The Mississippi River is the chief river of the largest drainage system in North America. Flowing entirely in the United States, it rises in northern Minnesota and meanders slowly southwards for 2,340 miles to the Mississippi River Delta at the Gulf of Mexico. With its many tributaries, the Mississippi's watershed drains all or parts of 31 US states and 2 Canadian provinces between the Rocky and Appalachian Mountains. The Mississippi ranks as the fourth longest and tenth largest river in the world. The river either borders or passes through the states of Minnesota, Wisconsin, Iowa, Illinois, Missouri, Kentucky, Tennessee, Arkansas, Mississippi, and Louisiana.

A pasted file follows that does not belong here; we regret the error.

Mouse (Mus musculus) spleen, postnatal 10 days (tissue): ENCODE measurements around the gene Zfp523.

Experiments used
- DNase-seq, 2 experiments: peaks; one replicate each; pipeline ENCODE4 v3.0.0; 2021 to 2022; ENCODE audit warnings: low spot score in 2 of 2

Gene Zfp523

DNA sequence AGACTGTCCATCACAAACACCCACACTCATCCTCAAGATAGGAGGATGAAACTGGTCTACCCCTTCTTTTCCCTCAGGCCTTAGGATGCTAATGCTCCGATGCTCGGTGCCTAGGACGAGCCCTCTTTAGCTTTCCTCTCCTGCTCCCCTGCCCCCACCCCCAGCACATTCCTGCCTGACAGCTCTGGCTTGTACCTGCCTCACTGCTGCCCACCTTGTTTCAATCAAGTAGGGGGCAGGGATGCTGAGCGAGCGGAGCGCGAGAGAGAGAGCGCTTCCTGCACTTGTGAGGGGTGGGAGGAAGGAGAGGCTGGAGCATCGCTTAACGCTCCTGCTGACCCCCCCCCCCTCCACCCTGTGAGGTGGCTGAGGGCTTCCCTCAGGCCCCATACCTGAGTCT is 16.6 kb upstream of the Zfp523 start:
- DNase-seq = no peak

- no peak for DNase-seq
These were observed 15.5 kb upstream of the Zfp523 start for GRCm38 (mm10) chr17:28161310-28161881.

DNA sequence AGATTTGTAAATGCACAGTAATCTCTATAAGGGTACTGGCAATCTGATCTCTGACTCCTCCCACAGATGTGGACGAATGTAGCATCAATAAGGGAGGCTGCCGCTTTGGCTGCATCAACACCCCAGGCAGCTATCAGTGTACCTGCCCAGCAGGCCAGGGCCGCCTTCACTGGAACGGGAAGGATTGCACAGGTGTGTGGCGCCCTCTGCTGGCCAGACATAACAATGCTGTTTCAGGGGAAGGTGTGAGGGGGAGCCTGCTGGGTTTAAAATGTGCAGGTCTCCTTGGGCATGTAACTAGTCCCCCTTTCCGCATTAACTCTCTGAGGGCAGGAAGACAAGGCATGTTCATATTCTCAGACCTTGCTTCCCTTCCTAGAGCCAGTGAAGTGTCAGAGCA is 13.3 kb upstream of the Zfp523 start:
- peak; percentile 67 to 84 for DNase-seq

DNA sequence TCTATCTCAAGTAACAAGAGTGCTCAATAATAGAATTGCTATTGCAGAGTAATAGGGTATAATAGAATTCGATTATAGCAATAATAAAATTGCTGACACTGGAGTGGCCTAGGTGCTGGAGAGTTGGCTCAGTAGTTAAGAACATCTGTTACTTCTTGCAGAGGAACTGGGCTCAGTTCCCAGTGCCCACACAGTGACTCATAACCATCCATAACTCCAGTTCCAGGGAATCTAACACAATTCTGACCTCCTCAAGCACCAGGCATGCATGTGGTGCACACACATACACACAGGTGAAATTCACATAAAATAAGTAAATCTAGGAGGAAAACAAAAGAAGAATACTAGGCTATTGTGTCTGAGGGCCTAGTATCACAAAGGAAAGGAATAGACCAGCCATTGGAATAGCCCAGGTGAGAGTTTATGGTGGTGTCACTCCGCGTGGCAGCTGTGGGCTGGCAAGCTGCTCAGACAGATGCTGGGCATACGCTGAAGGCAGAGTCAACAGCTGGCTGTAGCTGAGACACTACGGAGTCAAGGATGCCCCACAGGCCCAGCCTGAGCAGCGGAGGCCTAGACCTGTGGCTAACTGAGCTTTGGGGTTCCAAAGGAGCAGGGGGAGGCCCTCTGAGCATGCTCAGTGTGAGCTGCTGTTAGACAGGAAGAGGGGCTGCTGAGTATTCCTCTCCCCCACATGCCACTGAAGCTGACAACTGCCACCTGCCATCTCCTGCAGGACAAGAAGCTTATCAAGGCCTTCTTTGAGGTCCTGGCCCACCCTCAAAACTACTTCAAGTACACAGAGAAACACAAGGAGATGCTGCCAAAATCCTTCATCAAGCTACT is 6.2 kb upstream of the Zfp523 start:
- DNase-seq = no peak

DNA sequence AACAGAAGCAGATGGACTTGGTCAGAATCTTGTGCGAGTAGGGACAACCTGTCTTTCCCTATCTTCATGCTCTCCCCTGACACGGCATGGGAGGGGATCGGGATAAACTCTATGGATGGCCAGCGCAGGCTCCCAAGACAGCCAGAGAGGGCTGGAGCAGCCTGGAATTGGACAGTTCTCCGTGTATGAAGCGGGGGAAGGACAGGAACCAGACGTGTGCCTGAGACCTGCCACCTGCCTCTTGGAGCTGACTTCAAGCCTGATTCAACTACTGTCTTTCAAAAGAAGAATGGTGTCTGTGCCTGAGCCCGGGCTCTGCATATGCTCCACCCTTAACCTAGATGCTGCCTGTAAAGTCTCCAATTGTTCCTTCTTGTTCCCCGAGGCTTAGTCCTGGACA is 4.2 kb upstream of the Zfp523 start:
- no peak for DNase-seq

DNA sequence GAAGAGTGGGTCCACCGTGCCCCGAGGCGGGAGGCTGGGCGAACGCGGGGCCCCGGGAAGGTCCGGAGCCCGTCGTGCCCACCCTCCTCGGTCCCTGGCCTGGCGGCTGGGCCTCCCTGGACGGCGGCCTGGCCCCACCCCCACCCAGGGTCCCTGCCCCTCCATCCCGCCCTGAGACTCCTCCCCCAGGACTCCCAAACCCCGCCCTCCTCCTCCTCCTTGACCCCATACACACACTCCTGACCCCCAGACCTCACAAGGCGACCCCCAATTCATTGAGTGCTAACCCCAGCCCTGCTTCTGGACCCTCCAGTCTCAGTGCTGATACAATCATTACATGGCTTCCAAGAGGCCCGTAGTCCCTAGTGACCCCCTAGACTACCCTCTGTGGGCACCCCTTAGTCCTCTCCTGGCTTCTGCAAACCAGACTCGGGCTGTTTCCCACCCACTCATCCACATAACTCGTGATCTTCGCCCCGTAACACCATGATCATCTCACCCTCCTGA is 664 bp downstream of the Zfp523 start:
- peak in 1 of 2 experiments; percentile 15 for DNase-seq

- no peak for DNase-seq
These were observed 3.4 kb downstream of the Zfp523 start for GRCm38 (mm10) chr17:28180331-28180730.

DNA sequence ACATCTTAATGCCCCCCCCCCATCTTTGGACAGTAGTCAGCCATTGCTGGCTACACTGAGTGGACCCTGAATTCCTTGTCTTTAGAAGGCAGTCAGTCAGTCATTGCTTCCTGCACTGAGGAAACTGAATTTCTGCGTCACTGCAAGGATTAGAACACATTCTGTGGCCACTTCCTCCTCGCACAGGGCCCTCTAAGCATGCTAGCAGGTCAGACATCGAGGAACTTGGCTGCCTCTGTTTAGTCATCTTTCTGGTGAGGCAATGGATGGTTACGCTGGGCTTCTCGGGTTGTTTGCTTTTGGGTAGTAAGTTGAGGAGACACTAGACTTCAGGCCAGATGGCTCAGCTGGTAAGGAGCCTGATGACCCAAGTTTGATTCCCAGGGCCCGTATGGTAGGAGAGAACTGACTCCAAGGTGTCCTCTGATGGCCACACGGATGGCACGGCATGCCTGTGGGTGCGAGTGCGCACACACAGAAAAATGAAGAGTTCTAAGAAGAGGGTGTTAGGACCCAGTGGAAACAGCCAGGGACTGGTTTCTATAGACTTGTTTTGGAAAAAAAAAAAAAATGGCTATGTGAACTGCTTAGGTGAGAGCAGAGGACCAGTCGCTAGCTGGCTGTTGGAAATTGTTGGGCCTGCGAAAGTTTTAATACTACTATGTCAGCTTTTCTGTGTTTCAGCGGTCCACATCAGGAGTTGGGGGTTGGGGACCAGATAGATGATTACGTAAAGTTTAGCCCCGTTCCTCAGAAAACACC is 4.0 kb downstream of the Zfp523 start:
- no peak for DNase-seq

Native Americans long lived along the Mississippi and its tributaries. Most were hunter-gatherers or herders, but some, such as the Mound builders, formed prolific agricultural societies. The arrival of Europeans in the 1500s changed the native way of life as first explorers, then settlers, ventured into the basin in increasing numbers. The river served first as a barrier – forming borders for New Spain, New France, and the early United States – then as a vital transportation artery and communications link.